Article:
It is already, by far, the richest university in the world, but Harvard University just increased its lead over the competition even more.
The Harvard endowment grew 23 percent during the fiscal year, which ended June 30, swelling to a new high of $34.9 billion, the Harvard Management Co., which oversees the university's endowment, said yesterday
This growth represents some of the strongest in the history of the university and was spurred by strong performances from investments in emerging markets, private equity and real estate, Mohammad El-Erian, HMC's chief executive, told ABC News.
Harvard's endowment has been hit hard since its fiscal year ended two months ago. In July, it lost about $350 million through investments with Sowood Capital Management, a hedge fund founded by Jeffrey Larson, the former manager of Harvard's foreign stock holdings.
Despite those losses, Harvard's endowment saw a net gain of 0.4 percent last month, said El-Erian, who led the emerging markets portfolio team at Pacific Investment Management Co. before being appointed HMC chief in 2005.
El-Erian said he views this year's gains as a "windfall" that will not necessarily repeat itself next year, particularly with the turmoil in today's market. He said Harvard has responded to these threats by further hedging its risks, investing in a wide diversity of assets.
"We are relatively, defensively positioned, and we manage this on a day-to-day basis," he said. "What served us well this year was that we were in 11 different asset classes and that we were able to navigate some pretty big potholes that occurred in the markets."
Harvard's enormous endowment is unrivaled among other universities. Yale, which has the second-largest endowment, posted a figure of $18 billion last year. Only three other universities — Stanford, the University of Texas and Princeton — posted endowments of more than $10 billion last year, according to the Chronicle of Higher Education.
"This means that Harvard is not only getting richer, but it's giving itself a much bigger distance between itself and the rest of higher education," said Jeff Selingo, assistant managing editor of the Chronicle of Higher Education. "There are very few of them — in fact none — that are anywhere close to Harvard."
Last year, Harvard funded nearly a third of its operating budget through $1.1 billion in distributions from the endowment. Those funds, normally earmarked by donors for specific purposes, finance projects like student financial aid, faculty salaries and maintenance of the university's libraries, classrooms and dormitories.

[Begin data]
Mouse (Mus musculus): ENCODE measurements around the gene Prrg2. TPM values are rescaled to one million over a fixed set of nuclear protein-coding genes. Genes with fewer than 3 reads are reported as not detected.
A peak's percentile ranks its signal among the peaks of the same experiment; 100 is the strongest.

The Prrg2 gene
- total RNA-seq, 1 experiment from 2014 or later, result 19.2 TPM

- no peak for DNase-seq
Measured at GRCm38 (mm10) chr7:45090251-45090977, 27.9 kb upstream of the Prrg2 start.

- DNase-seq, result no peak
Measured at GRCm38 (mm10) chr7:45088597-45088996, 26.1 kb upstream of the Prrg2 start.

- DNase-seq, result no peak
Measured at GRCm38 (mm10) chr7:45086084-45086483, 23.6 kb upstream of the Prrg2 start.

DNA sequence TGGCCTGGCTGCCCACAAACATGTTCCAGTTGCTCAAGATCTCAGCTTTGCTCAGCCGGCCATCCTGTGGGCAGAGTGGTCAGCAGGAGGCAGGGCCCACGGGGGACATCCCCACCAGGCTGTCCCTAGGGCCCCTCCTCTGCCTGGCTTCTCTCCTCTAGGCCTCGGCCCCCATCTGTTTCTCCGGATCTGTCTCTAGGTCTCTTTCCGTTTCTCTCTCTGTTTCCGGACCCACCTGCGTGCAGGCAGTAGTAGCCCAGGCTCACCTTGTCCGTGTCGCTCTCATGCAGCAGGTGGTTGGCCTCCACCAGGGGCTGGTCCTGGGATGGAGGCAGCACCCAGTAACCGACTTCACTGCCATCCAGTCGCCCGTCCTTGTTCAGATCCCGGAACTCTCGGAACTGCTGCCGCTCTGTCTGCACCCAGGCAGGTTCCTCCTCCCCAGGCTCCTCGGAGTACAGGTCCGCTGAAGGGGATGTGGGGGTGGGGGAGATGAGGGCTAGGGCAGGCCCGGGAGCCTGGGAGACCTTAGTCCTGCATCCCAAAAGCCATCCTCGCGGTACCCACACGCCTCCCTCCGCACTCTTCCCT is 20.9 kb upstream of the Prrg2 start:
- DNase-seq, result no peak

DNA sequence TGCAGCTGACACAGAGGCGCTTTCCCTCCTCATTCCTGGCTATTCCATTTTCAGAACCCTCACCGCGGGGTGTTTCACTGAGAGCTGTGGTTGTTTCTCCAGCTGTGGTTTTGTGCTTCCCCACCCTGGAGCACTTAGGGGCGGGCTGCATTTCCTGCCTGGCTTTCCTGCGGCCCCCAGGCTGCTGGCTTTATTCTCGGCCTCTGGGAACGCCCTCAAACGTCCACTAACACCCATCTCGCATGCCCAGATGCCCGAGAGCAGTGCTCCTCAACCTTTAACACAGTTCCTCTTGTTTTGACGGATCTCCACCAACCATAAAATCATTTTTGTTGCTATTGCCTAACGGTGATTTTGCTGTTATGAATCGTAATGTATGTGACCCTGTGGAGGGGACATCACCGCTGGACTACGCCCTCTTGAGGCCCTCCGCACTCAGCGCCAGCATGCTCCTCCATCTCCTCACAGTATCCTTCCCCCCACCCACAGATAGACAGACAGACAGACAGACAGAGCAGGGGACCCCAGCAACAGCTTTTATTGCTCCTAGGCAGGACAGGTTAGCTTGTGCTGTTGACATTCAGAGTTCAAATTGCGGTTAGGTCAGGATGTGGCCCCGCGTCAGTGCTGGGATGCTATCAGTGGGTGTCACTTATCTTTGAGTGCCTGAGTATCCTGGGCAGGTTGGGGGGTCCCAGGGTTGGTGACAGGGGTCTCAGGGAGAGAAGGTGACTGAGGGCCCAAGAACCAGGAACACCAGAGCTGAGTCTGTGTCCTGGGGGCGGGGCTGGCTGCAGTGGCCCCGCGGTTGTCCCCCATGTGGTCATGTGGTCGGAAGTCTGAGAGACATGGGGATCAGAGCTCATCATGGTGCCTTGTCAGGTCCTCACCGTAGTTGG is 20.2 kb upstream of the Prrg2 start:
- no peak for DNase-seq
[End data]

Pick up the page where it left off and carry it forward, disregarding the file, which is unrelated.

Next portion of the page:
Selingo said Harvard is able to see strong returns because its already-large endowment allows it to hire a full-time professional staff of investors and also to take risks most universities cannot afford to take, especially on hedge fund and private equity ventures.
"What's telling is that Harvard lost $350 million in [Sowood] hedge funds. For most colleges, that would wipe out its entire endowment. They can't afford to take this type or risk," he said.
Besides providing Harvard with a yet-bigger dollar amount to flaunt in front of prospective students and faculty, it is unclear how much, if at all, these returns will impact the institution's mission as a university.
One place where that impact might be felt is in the realm of financial aid.
Under its former president, ex-Treasury Secretary Lawrence H. Summers, Harvard launched a new financial aid program that, today, pays the full tuition of college students whose families earn less than $60,000 a year. Partly as a consequence of this program, scholarships and awards to students nearly doubled between 2001 and 2007, from $156 million to $302 million.
Harvard is, traditionally, very conservative in its use of the endowment, but as returns grow and increasing pressure is placed on the university to put those funds to work, that may yet change.
"Harvard has changed its financial aid policies, but some people will say, 'Anybody should be able to go to Harvard for free,'" Selingo said. "Needy students there still have grants and other aid beyond Harvard. They're not giving a free ride to every single needy student there."
Harvard's money managers are also frequent targets of criticism from alumni and other observers who say investors for a private, nonprofit organization should not be paid such large salaries. For the fiscal year ending June 2005, Jack Meyer, who was, at the time, HMC's chief, earned $6 million, while the Top 2 earners received $18 million and $16.9 million.
El-Erian was compensated $2.3 million for work between his appointment in October 2005 through June 30, 2006. The highest earner during fiscal year 2006 earned $2.9 million, according to Harvard.
These salaries are, nonetheless, below-market payouts for fund managers. El-Erian countered the criticism, saying that if Harvard were to manage the money externally, it would cost twice as much, and if it wants to do it more cheaply internally, it must be willing to pay a reasonable amount.
"It costs a lot less to manage a dollar internally than it does to manage a dollar externally," said El-Erian. "It's not a question as to whether we would pay, it's a question as to whether we would pay twice as much."